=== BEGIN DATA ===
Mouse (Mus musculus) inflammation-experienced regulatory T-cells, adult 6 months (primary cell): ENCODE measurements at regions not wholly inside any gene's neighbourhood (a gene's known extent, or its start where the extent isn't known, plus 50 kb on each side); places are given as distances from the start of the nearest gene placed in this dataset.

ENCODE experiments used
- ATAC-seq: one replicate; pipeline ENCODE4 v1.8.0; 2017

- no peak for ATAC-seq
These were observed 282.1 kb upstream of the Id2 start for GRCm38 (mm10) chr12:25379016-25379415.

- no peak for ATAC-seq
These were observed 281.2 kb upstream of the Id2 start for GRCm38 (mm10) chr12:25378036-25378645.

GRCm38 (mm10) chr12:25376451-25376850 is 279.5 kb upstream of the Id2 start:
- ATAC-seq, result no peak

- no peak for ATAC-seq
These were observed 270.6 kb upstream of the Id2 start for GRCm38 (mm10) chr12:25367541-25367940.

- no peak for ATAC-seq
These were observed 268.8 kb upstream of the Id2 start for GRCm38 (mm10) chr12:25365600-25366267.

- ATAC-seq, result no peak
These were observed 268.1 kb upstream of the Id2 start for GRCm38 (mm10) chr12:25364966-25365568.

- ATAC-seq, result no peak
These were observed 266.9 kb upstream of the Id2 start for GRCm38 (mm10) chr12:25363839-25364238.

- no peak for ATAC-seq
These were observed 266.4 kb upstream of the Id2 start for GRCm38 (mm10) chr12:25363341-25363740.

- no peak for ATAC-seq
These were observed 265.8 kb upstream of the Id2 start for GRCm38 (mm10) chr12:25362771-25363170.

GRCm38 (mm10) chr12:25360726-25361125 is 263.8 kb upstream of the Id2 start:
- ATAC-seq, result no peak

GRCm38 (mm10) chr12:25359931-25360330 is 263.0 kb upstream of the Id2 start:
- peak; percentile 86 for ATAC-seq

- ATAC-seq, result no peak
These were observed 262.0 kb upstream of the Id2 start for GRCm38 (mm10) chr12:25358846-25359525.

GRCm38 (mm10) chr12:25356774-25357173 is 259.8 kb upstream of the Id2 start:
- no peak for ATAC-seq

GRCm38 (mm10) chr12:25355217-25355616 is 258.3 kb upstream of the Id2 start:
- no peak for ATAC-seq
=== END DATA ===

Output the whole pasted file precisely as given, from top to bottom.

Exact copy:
Mouse (Mus musculus) inflammation-experienced regulatory T-cells, adult 6 months (primary cell): ENCODE measurements at regions not wholly inside any gene's neighbourhood (a gene's known extent, or its start where the extent isn't known, plus 50 kb on each side); places are given as distances from the start of the nearest gene placed in this dataset.

ENCODE experiments used
- ATAC-seq: one replicate; pipeline ENCODE4 v1.8.0; 2017

- no peak for ATAC-seq
These were observed 282.1 kb upstream of the Id2 start for GRCm38 (mm10) chr12:25379016-25379415.

- no peak for ATAC-seq
These were observed 281.2 kb upstream of the Id2 start for GRCm38 (mm10) chr12:25378036-25378645.

GRCm38 (mm10) chr12:25376451-25376850 is 279.5 kb upstream of the Id2 start:
- ATAC-seq, result no peak

- no peak for ATAC-seq
These were observed 270.6 kb upstream of the Id2 start for GRCm38 (mm10) chr12:25367541-25367940.

- no peak for ATAC-seq
These were observed 268.8 kb upstream of the Id2 start for GRCm38 (mm10) chr12:25365600-25366267.

- ATAC-seq, result no peak
These were observed 268.1 kb upstream of the Id2 start for GRCm38 (mm10) chr12:25364966-25365568.

- ATAC-seq, result no peak
These were observed 266.9 kb upstream of the Id2 start for GRCm38 (mm10) chr12:25363839-25364238.

- no peak for ATAC-seq
These were observed 266.4 kb upstream of the Id2 start for GRCm38 (mm10) chr12:25363341-25363740.

- no peak for ATAC-seq
These were observed 265.8 kb upstream of the Id2 start for GRCm38 (mm10) chr12:25362771-25363170.

GRCm38 (mm10) chr12:25360726-25361125 is 263.8 kb upstream of the Id2 start:
- ATAC-seq, result no peak

GRCm38 (mm10) chr12:25359931-25360330 is 263.0 kb upstream of the Id2 start:
- peak; percentile 86 for ATAC-seq

- ATAC-seq, result no peak
These were observed 262.0 kb upstream of the Id2 start for GRCm38 (mm10) chr12:25358846-25359525.

GRCm38 (mm10) chr12:25356774-25357173 is 259.8 kb upstream of the Id2 start:
- no peak for ATAC-seq

GRCm38 (mm10) chr12:25355217-25355616 is 258.3 kb upstream of the Id2 start:
- no peak for ATAC-seq